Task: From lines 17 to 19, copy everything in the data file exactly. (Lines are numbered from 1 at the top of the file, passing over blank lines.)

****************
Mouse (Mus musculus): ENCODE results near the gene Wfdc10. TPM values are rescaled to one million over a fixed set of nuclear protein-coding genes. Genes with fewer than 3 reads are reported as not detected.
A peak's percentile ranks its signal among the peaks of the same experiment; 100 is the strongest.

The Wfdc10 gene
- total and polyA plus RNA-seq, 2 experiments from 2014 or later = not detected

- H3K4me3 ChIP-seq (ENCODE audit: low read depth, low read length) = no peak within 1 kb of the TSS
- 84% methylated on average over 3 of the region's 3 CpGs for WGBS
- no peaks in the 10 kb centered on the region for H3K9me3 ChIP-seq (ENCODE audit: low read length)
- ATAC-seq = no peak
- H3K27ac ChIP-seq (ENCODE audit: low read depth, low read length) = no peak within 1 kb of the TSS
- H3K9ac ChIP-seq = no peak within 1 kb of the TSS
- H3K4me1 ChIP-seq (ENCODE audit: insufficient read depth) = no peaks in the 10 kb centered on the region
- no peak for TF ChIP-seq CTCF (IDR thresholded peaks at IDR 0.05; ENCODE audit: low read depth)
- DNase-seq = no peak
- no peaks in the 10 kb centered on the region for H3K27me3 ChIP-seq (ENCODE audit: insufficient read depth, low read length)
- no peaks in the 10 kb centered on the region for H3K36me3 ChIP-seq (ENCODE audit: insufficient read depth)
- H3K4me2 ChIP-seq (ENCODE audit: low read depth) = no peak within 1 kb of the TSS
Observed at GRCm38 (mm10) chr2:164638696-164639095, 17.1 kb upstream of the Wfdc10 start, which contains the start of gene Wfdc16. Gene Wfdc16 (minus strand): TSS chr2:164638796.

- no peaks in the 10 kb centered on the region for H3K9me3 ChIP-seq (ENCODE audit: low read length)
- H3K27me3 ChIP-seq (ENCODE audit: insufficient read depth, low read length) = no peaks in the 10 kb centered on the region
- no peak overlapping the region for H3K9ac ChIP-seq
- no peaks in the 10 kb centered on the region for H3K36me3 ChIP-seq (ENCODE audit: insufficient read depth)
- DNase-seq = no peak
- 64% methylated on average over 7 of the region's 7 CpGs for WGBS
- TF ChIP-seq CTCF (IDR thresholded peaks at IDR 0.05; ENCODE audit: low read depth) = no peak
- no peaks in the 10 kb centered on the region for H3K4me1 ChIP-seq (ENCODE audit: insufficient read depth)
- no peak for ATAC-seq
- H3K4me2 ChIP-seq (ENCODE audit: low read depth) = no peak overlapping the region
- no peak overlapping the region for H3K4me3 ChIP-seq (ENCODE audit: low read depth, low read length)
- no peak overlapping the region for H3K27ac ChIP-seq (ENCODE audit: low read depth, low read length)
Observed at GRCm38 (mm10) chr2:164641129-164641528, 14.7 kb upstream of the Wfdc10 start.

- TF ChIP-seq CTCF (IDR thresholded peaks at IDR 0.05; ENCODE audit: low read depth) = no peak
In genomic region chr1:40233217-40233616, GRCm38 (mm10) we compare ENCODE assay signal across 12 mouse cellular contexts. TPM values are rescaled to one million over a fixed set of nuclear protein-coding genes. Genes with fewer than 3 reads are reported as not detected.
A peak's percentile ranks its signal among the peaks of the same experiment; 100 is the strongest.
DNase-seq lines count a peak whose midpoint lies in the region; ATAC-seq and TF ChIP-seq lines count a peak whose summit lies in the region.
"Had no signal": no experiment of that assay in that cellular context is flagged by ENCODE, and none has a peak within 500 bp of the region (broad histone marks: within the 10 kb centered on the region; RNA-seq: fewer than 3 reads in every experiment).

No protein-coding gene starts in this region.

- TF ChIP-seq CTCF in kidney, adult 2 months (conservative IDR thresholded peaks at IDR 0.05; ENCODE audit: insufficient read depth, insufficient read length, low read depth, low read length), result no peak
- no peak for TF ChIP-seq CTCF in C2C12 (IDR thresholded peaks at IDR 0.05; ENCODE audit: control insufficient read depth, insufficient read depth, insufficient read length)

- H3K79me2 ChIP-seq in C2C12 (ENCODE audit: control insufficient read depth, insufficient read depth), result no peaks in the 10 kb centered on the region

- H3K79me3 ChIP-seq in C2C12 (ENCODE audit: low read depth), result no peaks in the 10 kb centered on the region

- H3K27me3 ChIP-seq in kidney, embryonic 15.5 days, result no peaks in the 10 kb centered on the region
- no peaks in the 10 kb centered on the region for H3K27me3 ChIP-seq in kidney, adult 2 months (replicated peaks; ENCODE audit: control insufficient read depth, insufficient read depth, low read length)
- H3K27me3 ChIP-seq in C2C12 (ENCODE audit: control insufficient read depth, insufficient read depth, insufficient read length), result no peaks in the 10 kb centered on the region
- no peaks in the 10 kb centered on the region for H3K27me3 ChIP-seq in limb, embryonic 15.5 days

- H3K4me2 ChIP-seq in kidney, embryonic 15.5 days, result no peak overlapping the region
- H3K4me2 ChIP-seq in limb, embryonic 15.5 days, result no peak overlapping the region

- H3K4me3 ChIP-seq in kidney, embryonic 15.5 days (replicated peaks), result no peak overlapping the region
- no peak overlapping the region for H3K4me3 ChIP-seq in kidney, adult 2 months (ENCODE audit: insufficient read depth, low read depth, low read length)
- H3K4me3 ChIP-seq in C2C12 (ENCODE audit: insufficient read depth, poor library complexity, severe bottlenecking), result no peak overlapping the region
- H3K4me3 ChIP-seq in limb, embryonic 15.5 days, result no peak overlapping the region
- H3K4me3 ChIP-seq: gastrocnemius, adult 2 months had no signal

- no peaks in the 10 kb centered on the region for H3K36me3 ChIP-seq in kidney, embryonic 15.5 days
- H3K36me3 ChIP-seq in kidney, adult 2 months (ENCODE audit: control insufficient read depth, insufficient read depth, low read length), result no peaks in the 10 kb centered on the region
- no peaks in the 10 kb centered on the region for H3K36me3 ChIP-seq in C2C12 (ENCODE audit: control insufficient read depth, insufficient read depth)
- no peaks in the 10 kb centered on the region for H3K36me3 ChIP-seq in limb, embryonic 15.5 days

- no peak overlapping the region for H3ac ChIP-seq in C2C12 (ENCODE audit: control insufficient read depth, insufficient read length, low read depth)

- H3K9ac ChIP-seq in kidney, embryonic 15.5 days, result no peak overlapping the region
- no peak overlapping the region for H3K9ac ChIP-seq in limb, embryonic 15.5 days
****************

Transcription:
Observed at GRCm38 (mm10) chr2:164638696-164639095, 17.1 kb upstream of the Wfdc10 start, which contains the start of gene Wfdc16. Gene Wfdc16 (minus strand): TSS chr2:164638796.

- no peaks in the 10 kb centered on the region for H3K9me3 ChIP-seq (ENCODE audit: low read length)
- H3K27me3 ChIP-seq (ENCODE audit: insufficient read depth, low read length) = no peaks in the 10 kb centered on the region